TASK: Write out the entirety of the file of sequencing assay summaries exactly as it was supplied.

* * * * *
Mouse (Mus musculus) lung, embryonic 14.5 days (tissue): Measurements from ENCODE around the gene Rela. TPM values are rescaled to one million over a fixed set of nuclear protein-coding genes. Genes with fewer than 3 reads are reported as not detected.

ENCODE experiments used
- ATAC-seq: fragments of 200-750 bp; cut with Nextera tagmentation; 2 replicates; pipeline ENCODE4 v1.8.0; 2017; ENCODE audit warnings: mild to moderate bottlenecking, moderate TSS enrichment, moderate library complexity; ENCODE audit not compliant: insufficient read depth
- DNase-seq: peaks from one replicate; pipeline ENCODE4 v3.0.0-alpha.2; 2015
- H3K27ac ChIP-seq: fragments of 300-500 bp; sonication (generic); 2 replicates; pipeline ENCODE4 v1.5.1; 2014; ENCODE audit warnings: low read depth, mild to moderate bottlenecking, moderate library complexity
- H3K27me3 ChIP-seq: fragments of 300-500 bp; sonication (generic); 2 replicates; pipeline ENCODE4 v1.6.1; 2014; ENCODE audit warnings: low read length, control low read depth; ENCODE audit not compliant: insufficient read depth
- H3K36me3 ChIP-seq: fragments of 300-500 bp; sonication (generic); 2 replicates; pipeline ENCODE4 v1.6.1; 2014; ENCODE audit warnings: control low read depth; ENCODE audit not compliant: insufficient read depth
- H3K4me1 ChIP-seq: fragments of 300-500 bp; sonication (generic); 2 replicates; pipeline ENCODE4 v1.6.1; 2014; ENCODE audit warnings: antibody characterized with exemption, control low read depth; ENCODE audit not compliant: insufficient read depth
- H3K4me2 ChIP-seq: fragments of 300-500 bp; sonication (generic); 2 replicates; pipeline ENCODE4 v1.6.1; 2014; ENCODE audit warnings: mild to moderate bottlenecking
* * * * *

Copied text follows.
Mouse (Mus musculus) lung, embryonic 14.5 days (tissue): Measurements from ENCODE around the gene Rela. TPM values are rescaled to one million over a fixed set of nuclear protein-coding genes. Genes with fewer than 3 reads are reported as not detected.

ENCODE experiments used
- ATAC-seq: fragments of 200-750 bp; cut with Nextera tagmentation; 2 replicates; pipeline ENCODE4 v1.8.0; 2017; ENCODE audit warnings: mild to moderate bottlenecking, moderate TSS enrichment, moderate library complexity; ENCODE audit not compliant: insufficient read depth
- DNase-seq: peaks from one replicate; pipeline ENCODE4 v3.0.0-alpha.2; 2015
- H3K27ac ChIP-seq: fragments of 300-500 bp; sonication (generic); 2 replicates; pipeline ENCODE4 v1.5.1; 2014; ENCODE audit warnings: low read depth, mild to moderate bottlenecking, moderate library complexity
- H3K27me3 ChIP-seq: fragments of 300-500 bp; sonication (generic); 2 replicates; pipeline ENCODE4 v1.6.1; 2014; ENCODE audit warnings: low read length, control low read depth; ENCODE audit not compliant: insufficient read depth
- H3K36me3 ChIP-seq: fragments of 300-500 bp; sonication (generic); 2 replicates; pipeline ENCODE4 v1.6.1; 2014; ENCODE audit warnings: control low read depth; ENCODE audit not compliant: insufficient read depth
- H3K4me1 ChIP-seq: fragments of 300-500 bp; sonication (generic); 2 replicates; pipeline ENCODE4 v1.6.1; 2014; ENCODE audit warnings: antibody characterized with exemption, control low read depth; ENCODE audit not compliant: insufficient read depth
- H3K4me2 ChIP-seq: fragments of 300-500 bp; sonication (generic); 2 replicates; pipeline ENCODE4 v1.6.1; 2014; ENCODE audit warnings: mild to moderate bottlenecking